The price increases to $1.99 on August 28, and then goes up to $4.99 from September 2 to September 30.
Into the Free by Julie Cantrell paints a vivid picture of a spirited young woman, Millie Reynolds, growing up in Depression-era Mississippi. She deals with family abuse, a dark past, and an intense love triangle that will force her to mature and change in unexpected ways. This coming-of-age story takes a riveting look into one woman’s struggle with God and the power of faith.
Here’s an excerpt:
A long black train scrapes across Mr. Sutton’s fields. His horses don’t bother lifting their heads. They aren’t afraid of the metal wheels, the smoking engine. The trains come every day, in straight lines like the hems Mama stitches across rich people’s pants. Ironing and sewing, washing and mending. That’s what Mama does for cash. As for me, I sit in Mr. Sutton’s trees, live in one of Mr. Sutton’s cabins, sell Mr. Sutton’s pecans, and dream about riding Mr. Sutton’s horses, all in the shadow of Mr. Sutton’s big house.
“He owns the whole planet. Every inch and acre. From sea to shining sea!” I lean over the branch of my favorite sweet gum tree and yell my thoughts down to Sloth, my neighbor. His cabin is next to ours in the row of servants’ quarters on Mr. Sutton’s place. Three small shotgun shacks with rickety porches and leaky roofs. Ours is Cabin Two, held tight by the others that squat like bookends on either side. All three are packed so close together I could spit and hit any of them.
Sloth kneels in the shade around the back corner of Cabin One. He is digging night crawlers for an afternoon trip to the river. With wrinkled hands, he drops a few thick worms into a dented can of dirt and says, “He don’t own the trains.”
I count cars as the train roars past. Fifteen … nineteen.
“Where you think it’s going?” I ask Sloth.
“Into the free,” he says, dropping another long, slick worm into the can and standing to dust dirt from his pants. He limps back to his porch, slow as honey. About six years back, he shot clear through his own shoe while cleaning his hunting rifle. Left him with only two toes on his right foot. He’s walked all hunched over and crooked ever since. He started calling himself an old sloth, on account of having just two toes. The name stuck, and even though Mama still calls him Mr. Michaels, I can’t remember ever calling him anything but Sloth.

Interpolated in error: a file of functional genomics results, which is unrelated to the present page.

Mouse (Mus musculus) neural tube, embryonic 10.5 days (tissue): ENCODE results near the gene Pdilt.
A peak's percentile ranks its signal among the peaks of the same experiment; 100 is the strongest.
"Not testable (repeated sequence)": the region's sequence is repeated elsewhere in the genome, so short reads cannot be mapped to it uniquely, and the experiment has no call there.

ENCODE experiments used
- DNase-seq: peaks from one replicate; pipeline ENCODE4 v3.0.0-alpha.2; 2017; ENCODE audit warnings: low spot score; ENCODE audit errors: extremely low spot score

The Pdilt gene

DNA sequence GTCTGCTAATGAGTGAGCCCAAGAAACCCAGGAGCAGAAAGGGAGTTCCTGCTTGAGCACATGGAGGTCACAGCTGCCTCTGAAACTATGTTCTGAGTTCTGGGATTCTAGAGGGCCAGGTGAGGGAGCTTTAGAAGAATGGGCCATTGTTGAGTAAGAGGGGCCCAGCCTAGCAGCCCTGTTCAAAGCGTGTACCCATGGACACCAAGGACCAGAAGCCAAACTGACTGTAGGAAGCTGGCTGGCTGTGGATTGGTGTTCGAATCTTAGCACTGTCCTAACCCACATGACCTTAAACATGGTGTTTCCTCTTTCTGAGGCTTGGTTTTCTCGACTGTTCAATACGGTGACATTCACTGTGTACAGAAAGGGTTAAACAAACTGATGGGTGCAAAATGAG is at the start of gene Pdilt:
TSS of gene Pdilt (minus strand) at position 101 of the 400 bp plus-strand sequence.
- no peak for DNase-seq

I keep counting to twenty-seven cars and watch the train until its tail becomes a tiny black flea on the shoulder of one of Mr. Sutton’s pecan trees. Seventeen of those trees stand like soldiers between the cabins and the big house, guarding the line between my world and his. It’s a good thing Mr. Sutton doesn’t care much for pecans. He lets me keep the money from any that I sell.
I watch the train until it disappears completely. I don’t know what Sloth thinks free looks like, but I imagine it’s a place where nine-year-old girls like me aren’t afraid of their fathers. Where mothers don’t get the blues. Where Mr. Sutton doesn’t own the whole wide world.
I can’t help but wonder if free is where Jack goes when he packs his bags and heads out with the Cauy Tucker Rodeo crew.
Jack is my father, only I can’t bring myself to call him that.
Sloth wobbles up three slanted steps to his porch. Mama sings sad songs from our kitchen. Mr. Sutton’s horses eat grass without a care, as if they know they aren’t mine to saddle. I climb higher in the sweet gum and hope the engineer will turn that train around and come back to get me. Take me away, to the place Sloth calls the free.